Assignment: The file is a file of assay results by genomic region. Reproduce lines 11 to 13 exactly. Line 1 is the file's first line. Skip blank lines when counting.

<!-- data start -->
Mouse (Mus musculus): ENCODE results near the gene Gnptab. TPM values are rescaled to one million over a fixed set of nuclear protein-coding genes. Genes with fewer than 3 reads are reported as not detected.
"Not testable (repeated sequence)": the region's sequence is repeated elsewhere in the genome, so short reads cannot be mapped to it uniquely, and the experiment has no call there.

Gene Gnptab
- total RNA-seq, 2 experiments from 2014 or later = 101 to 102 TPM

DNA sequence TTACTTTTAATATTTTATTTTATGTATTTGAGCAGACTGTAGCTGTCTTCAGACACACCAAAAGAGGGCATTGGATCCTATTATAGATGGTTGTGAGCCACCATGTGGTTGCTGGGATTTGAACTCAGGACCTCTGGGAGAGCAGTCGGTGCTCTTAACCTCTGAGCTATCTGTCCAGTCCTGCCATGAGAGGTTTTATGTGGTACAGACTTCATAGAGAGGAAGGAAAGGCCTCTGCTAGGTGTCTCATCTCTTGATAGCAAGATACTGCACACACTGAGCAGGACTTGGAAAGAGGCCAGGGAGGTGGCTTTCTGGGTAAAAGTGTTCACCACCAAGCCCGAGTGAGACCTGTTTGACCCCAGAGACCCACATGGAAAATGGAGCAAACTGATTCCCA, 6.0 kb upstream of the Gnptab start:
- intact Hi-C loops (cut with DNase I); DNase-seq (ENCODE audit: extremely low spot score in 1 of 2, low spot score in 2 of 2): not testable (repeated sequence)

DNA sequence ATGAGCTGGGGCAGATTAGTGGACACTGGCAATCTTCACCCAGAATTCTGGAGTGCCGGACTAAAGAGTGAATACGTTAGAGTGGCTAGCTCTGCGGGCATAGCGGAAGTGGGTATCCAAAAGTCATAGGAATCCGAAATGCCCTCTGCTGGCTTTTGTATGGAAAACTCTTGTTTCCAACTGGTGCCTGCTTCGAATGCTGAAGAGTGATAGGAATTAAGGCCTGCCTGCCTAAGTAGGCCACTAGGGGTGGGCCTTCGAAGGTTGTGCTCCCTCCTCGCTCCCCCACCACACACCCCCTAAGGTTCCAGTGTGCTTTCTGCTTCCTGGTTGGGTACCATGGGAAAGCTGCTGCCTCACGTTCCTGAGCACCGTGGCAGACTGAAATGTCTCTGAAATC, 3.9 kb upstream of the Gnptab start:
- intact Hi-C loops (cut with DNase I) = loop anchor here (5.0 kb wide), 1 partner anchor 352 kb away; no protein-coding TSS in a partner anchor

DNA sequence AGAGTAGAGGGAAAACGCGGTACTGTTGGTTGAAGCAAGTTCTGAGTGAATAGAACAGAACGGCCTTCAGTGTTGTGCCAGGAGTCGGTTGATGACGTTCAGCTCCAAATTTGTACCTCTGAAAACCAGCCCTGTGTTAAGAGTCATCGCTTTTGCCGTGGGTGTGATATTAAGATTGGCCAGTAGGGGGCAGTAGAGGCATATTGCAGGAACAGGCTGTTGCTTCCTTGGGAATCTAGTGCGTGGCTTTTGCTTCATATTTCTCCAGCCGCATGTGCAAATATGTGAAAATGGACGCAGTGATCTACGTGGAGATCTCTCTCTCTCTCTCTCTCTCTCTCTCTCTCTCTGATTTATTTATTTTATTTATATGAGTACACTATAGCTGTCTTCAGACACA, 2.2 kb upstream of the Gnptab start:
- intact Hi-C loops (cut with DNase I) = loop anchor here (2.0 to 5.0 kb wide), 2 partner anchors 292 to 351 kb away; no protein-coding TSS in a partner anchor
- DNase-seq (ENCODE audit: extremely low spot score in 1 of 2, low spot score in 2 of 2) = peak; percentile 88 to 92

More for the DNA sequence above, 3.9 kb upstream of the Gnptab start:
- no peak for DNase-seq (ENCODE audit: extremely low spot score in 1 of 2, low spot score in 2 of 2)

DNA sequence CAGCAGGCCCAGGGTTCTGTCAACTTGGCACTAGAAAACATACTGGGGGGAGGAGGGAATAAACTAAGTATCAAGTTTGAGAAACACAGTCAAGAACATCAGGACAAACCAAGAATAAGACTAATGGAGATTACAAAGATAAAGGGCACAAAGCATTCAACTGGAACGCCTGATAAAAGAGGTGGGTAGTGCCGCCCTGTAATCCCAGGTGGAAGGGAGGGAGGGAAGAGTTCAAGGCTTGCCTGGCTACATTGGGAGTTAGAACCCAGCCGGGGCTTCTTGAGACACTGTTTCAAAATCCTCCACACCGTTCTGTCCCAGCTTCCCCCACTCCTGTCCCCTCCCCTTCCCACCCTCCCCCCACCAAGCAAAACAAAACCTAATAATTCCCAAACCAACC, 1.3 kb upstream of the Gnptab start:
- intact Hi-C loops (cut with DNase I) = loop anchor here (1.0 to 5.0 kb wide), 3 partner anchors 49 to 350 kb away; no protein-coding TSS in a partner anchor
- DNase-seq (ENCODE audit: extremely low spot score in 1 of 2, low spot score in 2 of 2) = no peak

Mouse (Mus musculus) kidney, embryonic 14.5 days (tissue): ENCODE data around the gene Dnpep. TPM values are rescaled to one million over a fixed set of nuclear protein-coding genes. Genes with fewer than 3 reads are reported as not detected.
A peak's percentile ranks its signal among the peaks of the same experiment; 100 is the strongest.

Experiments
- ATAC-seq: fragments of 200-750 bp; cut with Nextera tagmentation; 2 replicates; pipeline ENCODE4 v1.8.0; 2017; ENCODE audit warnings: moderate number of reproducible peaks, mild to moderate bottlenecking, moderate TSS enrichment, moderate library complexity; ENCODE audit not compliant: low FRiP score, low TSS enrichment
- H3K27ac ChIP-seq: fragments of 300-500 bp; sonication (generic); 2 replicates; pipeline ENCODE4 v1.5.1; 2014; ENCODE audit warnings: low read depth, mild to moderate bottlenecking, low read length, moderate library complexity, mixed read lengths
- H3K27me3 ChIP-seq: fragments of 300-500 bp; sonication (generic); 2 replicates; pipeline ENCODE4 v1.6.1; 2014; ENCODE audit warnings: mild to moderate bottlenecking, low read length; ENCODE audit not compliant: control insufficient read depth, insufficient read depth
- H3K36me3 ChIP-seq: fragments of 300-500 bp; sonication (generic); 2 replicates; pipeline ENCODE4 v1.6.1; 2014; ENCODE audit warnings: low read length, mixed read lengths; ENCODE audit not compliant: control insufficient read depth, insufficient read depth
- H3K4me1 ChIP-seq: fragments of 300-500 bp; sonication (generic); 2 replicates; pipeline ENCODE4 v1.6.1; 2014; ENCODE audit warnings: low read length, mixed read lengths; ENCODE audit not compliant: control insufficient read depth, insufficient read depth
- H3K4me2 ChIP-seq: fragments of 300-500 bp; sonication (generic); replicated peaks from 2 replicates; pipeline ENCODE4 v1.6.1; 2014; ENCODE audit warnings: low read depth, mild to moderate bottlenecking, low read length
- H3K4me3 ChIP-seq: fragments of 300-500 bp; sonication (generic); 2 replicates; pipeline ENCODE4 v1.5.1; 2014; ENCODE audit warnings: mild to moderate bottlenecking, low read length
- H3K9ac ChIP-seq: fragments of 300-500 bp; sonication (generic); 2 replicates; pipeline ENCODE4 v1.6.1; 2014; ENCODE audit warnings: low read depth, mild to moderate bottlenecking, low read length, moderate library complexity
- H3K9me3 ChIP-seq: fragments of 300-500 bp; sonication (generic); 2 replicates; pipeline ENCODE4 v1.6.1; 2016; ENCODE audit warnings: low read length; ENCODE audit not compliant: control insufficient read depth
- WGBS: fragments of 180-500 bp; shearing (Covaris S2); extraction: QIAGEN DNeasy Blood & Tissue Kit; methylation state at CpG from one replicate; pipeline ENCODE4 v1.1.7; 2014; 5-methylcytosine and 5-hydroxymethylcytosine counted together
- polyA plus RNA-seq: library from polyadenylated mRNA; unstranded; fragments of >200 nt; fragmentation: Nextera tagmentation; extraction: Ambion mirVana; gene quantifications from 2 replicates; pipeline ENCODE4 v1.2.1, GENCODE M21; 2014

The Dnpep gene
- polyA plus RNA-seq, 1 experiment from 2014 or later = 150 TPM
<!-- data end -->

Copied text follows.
- DNase-seq (ENCODE audit: extremely low spot score in 1 of 2, low spot score in 2 of 2) = peak; percentile 88 to 92

More for the DNA sequence above, 3.9 kb upstream of the Gnptab start:
- no peak for DNase-seq (ENCODE audit: extremely low spot score in 1 of 2, low spot score in 2 of 2)